Sunday, July 24, 2011

Bread And Pop by Margaret Ullrich

One of the funny things about being over 60 is how things link together.
A word leads to a memory which leads to another word, and then another memory.
And so it goes.... like making a 1000 piece puzzle in the brain.

After 60, one has quite a pile of words and memories to link together.

We've been having a heat wave and I posted some easy-on-the-chef recipes.
Yesterday I wrote about Carmela's Grilled Bruschetta.
It really is a handy recipe and it goes with just about everything.
And also with fresh tomatoes, with a touch of basil or oregano.
Or a nice bowl of homemade soup.
I wonder if Carmela has a recipe for soup?
The Bruschetta would be good with some Minestrone.
That would make a good recipe posting for my blog.

Oh, yeah, back to the memory posting...
I mentioned how some folks say a meal isn't a meal unless there's something hot.
Well, the bread recipe and the "a meal isn't a meal" comment reminded me of Pop.

Pop insisted on having bread at dinner.
That's why he didn't like Chinese.
Well, he meant their restaurants.
Chinese don't serve bread.
But, there was only a Chinese restaurant near our motel.
So, there was a problem.

Okay... I'll back up a bit.

In 2000 Paul and I decided to take a drive back east.
We were turning 50.
It was a new century.
We would visit my parents and then we'd all go on a small trip.
We'd drive along the coast and spend two days in Halifax.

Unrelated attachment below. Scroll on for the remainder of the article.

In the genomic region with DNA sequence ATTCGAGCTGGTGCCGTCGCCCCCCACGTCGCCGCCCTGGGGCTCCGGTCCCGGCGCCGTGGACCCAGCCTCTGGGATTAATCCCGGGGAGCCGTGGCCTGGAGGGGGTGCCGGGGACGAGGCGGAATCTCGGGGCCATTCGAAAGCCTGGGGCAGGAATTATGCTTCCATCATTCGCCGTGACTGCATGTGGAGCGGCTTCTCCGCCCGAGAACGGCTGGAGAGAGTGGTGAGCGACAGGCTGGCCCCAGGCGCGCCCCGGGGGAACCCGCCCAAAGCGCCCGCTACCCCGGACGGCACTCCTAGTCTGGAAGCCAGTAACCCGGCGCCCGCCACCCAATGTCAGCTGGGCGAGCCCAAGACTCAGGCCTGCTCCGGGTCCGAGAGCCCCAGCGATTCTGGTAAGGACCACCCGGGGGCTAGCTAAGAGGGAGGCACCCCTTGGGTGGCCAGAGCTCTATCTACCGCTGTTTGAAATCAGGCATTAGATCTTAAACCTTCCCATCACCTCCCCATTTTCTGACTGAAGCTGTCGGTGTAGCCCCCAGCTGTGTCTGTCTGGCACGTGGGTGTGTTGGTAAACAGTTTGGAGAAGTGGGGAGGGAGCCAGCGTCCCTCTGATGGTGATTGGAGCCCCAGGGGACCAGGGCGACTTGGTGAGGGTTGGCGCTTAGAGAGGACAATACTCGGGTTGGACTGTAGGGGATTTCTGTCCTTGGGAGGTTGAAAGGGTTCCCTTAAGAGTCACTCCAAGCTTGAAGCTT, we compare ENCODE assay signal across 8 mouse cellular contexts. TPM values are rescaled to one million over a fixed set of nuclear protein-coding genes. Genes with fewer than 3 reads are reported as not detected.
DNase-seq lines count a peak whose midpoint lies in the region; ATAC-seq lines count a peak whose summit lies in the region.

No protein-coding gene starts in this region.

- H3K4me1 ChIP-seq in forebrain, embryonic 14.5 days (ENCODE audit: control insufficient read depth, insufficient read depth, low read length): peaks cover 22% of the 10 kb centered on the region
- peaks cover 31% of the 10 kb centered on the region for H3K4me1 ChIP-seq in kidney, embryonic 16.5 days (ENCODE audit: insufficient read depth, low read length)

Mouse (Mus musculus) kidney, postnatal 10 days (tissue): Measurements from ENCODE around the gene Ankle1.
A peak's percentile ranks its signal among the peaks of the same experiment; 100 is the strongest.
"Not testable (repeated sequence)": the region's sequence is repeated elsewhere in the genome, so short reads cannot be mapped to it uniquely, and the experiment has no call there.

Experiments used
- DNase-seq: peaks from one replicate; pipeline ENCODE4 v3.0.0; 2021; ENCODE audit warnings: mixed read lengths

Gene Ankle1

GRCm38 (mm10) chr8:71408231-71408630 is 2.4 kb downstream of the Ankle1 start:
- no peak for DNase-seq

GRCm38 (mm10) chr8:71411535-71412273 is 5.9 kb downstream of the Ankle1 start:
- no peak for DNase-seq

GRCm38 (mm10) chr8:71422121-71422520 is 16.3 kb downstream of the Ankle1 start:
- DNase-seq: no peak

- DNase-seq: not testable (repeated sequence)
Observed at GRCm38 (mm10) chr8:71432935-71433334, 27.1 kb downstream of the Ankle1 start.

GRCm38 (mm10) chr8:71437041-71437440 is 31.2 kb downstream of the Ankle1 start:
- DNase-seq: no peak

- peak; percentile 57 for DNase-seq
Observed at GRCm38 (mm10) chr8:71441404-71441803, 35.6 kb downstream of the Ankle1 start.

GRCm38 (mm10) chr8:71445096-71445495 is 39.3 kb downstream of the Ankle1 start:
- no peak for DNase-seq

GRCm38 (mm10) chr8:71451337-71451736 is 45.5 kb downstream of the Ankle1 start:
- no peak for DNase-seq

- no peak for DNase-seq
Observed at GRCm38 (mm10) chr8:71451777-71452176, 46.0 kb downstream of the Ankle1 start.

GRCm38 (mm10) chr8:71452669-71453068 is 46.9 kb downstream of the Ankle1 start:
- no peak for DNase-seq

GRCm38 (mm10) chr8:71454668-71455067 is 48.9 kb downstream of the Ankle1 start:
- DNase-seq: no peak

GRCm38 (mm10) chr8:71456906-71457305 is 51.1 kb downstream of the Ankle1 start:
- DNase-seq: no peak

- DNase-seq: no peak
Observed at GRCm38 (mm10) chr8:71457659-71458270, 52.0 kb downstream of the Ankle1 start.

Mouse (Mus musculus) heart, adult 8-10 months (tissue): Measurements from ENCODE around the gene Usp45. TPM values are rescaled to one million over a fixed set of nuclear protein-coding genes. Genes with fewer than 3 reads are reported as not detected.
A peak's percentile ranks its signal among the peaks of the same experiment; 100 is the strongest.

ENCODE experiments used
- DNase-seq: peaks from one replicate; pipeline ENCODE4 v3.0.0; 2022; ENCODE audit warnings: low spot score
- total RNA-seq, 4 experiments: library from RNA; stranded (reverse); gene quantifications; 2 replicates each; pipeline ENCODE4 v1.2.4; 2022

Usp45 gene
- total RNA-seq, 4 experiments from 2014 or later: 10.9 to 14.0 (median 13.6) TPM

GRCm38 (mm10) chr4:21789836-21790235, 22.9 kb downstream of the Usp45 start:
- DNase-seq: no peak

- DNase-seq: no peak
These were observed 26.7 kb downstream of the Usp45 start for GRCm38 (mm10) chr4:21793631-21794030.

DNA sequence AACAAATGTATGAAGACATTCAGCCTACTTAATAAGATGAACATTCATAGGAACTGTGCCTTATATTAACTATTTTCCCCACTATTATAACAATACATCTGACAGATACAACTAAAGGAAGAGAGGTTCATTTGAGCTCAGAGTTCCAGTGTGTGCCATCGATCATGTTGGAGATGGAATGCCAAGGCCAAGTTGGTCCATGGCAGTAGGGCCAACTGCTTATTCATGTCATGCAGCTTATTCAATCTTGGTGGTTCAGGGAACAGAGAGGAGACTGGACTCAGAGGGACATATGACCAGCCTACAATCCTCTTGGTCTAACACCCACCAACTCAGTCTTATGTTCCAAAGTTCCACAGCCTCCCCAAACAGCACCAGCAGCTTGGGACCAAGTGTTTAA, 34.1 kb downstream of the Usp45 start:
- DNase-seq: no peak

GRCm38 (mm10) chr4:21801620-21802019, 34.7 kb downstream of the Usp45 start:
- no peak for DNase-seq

We'd see the Tall Ships show in Halifax.
That, and Peggy's Cove, would be the touristy things for us.

For most of the trip the weather was fine.
Some rainy patches when we hit the Maritimes, but that was to be expected.

The hotel was fine.
They gave us a goody bag with booklets, Tall Ships souvenirs and '2000' pins.
The complimentary breakfast was fine.
Pop happily pocketed a few extra muffins for us to nosh while we saw the sights.
Well, they were for the guests and we were paying guests.

Peggy's Cove was fine.
We were there during its daily unfoggy half hour.
The other tourists were fine.
Ma said she'd met half the world at Peggy's Cove.
She was surprised that people in Europe and Asia had heard of the place.

The only restaurant near the motel was Chinese.
That was not fine.
Chinese don't serve bread.
It was past our usual supper time and three of us said we were hungry.

We ordered the dinner for four.
We were served a lovely assortment of dishes.
Ma said she liked everything she was eating.

I noticed Pop's plate held something from each dish.
By the end of the evening he had eaten everything, sauces and all.
It was too messy to pocket.

If only there'd been some Bruschetta. 

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